“But after a while we started to go up to Perthshire and I became a member of the Parish Church in Comrie, because there is no Methodist Church in that area. And that led me to becoming a Reader in the Church of Scotland, and having become a Reader, in the evolution of my spiritual journey, it didn’t make sense to me any longer to separate a ministry of Word and Sacrament. So I applied for OLM (Ordained Local Ministry).

“So I have not come through the traditional route, I have come with this background of engaging in lay ministry, and I think in some ways that gives me some experience to draw on in developing these new things that have to do with lay training.”

Susan’s academic life started with a degree in theology at Cambridge, after which she trained as a teacher. However, she got a scholarship to Yale Divinity School in the US, which led her to take a PhD in history, focusing on the Puritans (16/17th century religion and the Reformation is her specialty).

After that she taught at Durham University, before coming to New College for the first time in 1987. At the time Dr Ruth Page, who would go on to be the first female Principal, was the only other woman on the academic staff.

Susan’s first stint in Edinburgh lasted four years, and then she spent nine years at King’s College London, before moving back north at the turn of the Millennium.

She is married to John Moore, a professor of economics (“The family joke is I deal with God and he deals with mammon”) and they have two grown-up children, Rannoch and Helena.

“As Principal, I have oversight of the candidates training for ministry, and work on various committees shaping the future of ministries training.

“I think we want to make New College very responsive to what the church needs in terms of training opportunities at various different levels, but also if you can pitch them at lay people who are interested in theology, in biblical studies, in leading worship, then you may get more ministers coming in.

“And you also change the model of ministry. If you equip lay people and equip our candidates to be more flexible with working with people in the parish, then you might help to create a new environment in the difficult climate we’re moving into.”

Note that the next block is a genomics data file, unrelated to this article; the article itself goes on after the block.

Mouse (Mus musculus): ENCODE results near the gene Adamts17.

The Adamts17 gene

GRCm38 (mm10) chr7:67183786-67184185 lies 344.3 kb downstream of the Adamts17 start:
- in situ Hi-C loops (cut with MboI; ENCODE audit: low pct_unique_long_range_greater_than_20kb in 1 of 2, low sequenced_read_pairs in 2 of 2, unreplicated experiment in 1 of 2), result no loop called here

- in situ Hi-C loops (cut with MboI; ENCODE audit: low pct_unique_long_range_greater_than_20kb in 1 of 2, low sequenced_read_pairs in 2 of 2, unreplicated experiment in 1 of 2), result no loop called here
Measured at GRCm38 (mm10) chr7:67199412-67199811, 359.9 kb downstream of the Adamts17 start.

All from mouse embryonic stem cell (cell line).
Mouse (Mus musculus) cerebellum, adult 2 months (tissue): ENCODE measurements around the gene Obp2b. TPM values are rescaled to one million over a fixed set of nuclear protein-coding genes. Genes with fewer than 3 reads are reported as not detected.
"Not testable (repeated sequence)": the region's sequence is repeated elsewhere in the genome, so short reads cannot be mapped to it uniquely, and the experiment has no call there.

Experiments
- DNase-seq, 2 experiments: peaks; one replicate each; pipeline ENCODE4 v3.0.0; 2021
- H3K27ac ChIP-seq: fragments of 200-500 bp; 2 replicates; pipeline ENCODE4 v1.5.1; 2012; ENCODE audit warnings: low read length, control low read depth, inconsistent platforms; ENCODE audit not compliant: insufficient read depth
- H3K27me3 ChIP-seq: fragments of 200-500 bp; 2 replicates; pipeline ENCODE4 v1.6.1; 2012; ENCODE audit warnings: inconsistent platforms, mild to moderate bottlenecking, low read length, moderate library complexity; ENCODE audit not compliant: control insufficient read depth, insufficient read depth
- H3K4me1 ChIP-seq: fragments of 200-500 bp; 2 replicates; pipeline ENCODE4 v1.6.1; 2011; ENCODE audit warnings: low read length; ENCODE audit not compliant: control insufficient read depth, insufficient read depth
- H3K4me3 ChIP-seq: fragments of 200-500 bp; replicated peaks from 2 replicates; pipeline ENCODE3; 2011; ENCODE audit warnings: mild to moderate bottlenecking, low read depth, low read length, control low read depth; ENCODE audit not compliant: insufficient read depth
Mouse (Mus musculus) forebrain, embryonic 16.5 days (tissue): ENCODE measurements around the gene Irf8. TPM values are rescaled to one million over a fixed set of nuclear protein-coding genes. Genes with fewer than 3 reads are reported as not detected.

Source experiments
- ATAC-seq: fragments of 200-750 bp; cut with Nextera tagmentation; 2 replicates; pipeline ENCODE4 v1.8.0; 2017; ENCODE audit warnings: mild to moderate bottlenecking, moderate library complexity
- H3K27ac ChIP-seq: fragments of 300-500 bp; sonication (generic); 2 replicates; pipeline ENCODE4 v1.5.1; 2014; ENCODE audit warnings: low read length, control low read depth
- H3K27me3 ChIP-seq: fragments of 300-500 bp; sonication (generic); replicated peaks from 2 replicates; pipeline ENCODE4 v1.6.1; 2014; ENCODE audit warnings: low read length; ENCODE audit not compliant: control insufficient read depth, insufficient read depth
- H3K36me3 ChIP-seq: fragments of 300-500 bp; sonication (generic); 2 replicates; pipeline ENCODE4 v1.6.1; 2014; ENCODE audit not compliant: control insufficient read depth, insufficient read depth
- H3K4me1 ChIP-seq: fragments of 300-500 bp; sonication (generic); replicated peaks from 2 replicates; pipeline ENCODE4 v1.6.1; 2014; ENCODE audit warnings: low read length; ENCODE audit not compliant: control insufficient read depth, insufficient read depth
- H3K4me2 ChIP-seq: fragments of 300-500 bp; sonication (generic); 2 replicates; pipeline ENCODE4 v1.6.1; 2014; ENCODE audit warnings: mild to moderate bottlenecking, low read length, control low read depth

Helen is a member of Falkirk Trinity Church, where her husband Keith Raffan is an elder. They have two children, Katriona, 14, and 12-year-old Scott.

She unwittingly found herself in the headlines after her appointment when she was reported to have said that, often, the best people to study theology aren’t religious.

“I was just trying to talk about the kind of person who comes here to New College, which is a much broader range of people than the ones who are ministerial candidates,” she explains.

“Obviously there are extra things ministerial candidates will be doing that are growing in their own faith tradition, but that’s not specifically something the School of Divinity in our degree courses are offering.”

Susan adds: “What you want to know is, are they thinking critically about the issues?

“The way I sometimes think about it is, we’re not confessional here, so I say we don’t educate people into religion, we educate people about religion.”

And she adds that she believes the multi-faith context is a healthy one to study in. “It’s really important that you know how to listen and interact with people with different opinions.”


A longer version of this feature appears in December’s Life and Work. Download or subscribe here.